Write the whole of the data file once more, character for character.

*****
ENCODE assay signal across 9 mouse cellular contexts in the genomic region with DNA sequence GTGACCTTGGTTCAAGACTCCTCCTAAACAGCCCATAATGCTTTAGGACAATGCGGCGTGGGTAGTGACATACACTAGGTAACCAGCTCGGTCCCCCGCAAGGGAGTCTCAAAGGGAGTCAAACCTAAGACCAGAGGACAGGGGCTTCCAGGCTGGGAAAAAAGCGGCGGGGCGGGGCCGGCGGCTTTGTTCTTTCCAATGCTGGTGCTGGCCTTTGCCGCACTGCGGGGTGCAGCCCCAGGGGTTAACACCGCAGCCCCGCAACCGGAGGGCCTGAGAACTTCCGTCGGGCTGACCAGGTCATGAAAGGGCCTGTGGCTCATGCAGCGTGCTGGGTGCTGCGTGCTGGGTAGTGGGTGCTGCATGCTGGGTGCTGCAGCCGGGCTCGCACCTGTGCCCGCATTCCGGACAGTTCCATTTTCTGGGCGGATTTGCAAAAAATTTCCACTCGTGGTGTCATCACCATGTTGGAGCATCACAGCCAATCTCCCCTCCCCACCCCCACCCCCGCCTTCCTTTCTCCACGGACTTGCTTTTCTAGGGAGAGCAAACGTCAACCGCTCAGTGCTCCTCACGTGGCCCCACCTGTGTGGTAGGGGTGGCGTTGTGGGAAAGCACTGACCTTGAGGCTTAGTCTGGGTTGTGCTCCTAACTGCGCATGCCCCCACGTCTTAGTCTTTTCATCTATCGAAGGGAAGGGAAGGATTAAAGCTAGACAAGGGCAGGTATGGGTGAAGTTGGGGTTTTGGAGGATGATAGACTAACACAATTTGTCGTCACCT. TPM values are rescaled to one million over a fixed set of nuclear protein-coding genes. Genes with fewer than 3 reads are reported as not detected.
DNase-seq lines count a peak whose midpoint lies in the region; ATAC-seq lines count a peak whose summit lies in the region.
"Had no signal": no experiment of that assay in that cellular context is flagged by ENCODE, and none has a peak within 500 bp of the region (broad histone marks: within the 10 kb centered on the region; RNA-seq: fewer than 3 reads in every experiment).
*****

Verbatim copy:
ENCODE assay signal across 9 mouse cellular contexts in the genomic region with DNA sequence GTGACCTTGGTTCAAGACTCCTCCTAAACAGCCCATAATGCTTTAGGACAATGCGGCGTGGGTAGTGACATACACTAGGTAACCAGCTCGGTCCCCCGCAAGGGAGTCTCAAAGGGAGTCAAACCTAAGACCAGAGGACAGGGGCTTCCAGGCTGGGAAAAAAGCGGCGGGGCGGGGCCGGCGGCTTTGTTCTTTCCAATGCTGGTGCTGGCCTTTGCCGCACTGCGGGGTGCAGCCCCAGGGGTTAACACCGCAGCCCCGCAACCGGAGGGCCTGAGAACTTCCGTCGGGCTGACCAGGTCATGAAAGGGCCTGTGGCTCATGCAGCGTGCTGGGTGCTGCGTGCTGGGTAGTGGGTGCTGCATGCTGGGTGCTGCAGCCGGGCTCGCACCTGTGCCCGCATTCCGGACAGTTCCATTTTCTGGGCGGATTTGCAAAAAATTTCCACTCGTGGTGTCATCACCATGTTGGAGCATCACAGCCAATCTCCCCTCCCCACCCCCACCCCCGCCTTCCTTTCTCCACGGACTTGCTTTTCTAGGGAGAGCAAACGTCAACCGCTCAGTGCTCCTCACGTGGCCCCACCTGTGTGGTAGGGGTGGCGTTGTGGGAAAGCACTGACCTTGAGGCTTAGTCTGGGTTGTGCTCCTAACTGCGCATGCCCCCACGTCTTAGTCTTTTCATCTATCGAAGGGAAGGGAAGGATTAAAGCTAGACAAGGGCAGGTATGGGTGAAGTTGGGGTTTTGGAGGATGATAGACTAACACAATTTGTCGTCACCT. TPM values are rescaled to one million over a fixed set of nuclear protein-coding genes. Genes with fewer than 3 reads are reported as not detected.
DNase-seq lines count a peak whose midpoint lies in the region; ATAC-seq lines count a peak whose summit lies in the region.
"Had no signal": no experiment of that assay in that cellular context is flagged by ENCODE, and none has a peak within 500 bp of the region (broad histone marks: within the 10 kb centered on the region; RNA-seq: fewer than 3 reads in every experiment).